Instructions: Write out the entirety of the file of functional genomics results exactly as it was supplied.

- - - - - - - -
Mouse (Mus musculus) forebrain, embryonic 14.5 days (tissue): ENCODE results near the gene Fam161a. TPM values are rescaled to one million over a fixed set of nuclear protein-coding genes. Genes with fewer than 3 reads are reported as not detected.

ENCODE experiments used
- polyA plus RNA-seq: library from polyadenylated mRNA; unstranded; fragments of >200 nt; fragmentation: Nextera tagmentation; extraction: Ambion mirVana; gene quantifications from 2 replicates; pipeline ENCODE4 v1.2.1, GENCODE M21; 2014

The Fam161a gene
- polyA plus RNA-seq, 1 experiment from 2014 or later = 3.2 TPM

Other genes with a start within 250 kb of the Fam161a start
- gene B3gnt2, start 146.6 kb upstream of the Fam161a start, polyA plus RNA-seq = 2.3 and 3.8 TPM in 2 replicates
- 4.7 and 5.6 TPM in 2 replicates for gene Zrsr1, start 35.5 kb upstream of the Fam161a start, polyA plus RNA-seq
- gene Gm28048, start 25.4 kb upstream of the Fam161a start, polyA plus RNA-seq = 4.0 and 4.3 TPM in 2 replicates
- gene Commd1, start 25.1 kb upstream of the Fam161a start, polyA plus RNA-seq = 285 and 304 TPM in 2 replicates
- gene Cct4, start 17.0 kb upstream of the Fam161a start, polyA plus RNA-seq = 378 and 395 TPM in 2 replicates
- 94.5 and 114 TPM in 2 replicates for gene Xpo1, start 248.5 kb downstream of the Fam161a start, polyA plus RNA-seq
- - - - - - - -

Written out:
Mouse (Mus musculus) forebrain, embryonic 14.5 days (tissue): ENCODE results near the gene Fam161a. TPM values are rescaled to one million over a fixed set of nuclear protein-coding genes. Genes with fewer than 3 reads are reported as not detected.

ENCODE experiments used
- polyA plus RNA-seq: library from polyadenylated mRNA; unstranded; fragments of >200 nt; fragmentation: Nextera tagmentation; extraction: Ambion mirVana; gene quantifications from 2 replicates; pipeline ENCODE4 v1.2.1, GENCODE M21; 2014

The Fam161a gene
- polyA plus RNA-seq, 1 experiment from 2014 or later = 3.2 TPM

Other genes with a start within 250 kb of the Fam161a start
- gene B3gnt2, start 146.6 kb upstream of the Fam161a start, polyA plus RNA-seq = 2.3 and 3.8 TPM in 2 replicates
- 4.7 and 5.6 TPM in 2 replicates for gene Zrsr1, start 35.5 kb upstream of the Fam161a start, polyA plus RNA-seq
- gene Gm28048, start 25.4 kb upstream of the Fam161a start, polyA plus RNA-seq = 4.0 and 4.3 TPM in 2 replicates
- gene Commd1, start 25.1 kb upstream of the Fam161a start, polyA plus RNA-seq = 285 and 304 TPM in 2 replicates
- gene Cct4, start 17.0 kb upstream of the Fam161a start, polyA plus RNA-seq = 378 and 395 TPM in 2 replicates
- 94.5 and 114 TPM in 2 replicates for gene Xpo1, start 248.5 kb downstream of the Fam161a start, polyA plus RNA-seq